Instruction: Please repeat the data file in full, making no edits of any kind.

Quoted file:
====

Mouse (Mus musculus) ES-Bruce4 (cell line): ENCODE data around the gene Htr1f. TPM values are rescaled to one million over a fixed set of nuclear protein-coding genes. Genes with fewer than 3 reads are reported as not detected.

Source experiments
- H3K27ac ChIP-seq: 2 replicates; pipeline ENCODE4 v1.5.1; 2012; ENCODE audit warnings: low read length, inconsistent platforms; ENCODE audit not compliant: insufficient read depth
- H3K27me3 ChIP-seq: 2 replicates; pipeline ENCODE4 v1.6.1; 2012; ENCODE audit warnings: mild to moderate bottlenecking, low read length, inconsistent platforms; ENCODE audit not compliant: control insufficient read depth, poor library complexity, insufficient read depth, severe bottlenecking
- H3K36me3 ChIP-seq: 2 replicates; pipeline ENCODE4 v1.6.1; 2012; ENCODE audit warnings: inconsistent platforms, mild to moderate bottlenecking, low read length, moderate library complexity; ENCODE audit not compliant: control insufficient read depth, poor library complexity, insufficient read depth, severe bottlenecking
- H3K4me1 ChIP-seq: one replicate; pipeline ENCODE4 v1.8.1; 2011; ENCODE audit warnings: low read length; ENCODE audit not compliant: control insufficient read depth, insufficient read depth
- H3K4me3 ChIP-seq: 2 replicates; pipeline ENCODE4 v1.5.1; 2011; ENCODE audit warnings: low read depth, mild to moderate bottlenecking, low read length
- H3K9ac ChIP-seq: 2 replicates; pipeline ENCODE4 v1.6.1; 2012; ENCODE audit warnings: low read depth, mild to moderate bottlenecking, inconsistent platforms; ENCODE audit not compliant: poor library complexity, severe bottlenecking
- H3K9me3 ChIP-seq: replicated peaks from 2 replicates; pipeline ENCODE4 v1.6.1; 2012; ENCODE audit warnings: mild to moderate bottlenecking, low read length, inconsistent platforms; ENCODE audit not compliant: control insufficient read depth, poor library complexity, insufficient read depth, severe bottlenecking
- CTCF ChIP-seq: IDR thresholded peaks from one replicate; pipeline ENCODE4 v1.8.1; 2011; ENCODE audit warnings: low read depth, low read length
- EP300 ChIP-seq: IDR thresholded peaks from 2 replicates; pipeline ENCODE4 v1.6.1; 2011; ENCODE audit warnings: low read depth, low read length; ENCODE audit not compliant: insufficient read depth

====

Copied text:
Mouse (Mus musculus) ES-Bruce4 (cell line): ENCODE data around the gene Htr1f. TPM values are rescaled to one million over a fixed set of nuclear protein-coding genes. Genes with fewer than 3 reads are reported as not detected.

Source experiments
- H3K27ac ChIP-seq: 2 replicates; pipeline ENCODE4 v1.5.1; 2012; ENCODE audit warnings: low read length, inconsistent platforms; ENCODE audit not compliant: insufficient read depth
- H3K27me3 ChIP-seq: 2 replicates; pipeline ENCODE4 v1.6.1; 2012; ENCODE audit warnings: mild to moderate bottlenecking, low read length, inconsistent platforms; ENCODE audit not compliant: control insufficient read depth, poor library complexity, insufficient read depth, severe bottlenecking
- H3K36me3 ChIP-seq: 2 replicates; pipeline ENCODE4 v1.6.1; 2012; ENCODE audit warnings: inconsistent platforms, mild to moderate bottlenecking, low read length, moderate library complexity; ENCODE audit not compliant: control insufficient read depth, poor library complexity, insufficient read depth, severe bottlenecking
- H3K4me1 ChIP-seq: one replicate; pipeline ENCODE4 v1.8.1; 2011; ENCODE audit warnings: low read length; ENCODE audit not compliant: control insufficient read depth, insufficient read depth
- H3K4me3 ChIP-seq: 2 replicates; pipeline ENCODE4 v1.5.1; 2011; ENCODE audit warnings: low read depth, mild to moderate bottlenecking, low read length
- H3K9ac ChIP-seq: 2 replicates; pipeline ENCODE4 v1.6.1; 2012; ENCODE audit warnings: low read depth, mild to moderate bottlenecking, inconsistent platforms; ENCODE audit not compliant: poor library complexity, severe bottlenecking
- H3K9me3 ChIP-seq: replicated peaks from 2 replicates; pipeline ENCODE4 v1.6.1; 2012; ENCODE audit warnings: mild to moderate bottlenecking, low read length, inconsistent platforms; ENCODE audit not compliant: control insufficient read depth, poor library complexity, insufficient read depth, severe bottlenecking
- CTCF ChIP-seq: IDR thresholded peaks from one replicate; pipeline ENCODE4 v1.8.1; 2011; ENCODE audit warnings: low read depth, low read length
- EP300 ChIP-seq: IDR thresholded peaks from 2 replicates; pipeline ENCODE4 v1.6.1; 2011; ENCODE audit warnings: low read depth, low read length; ENCODE audit not compliant: insufficient read depth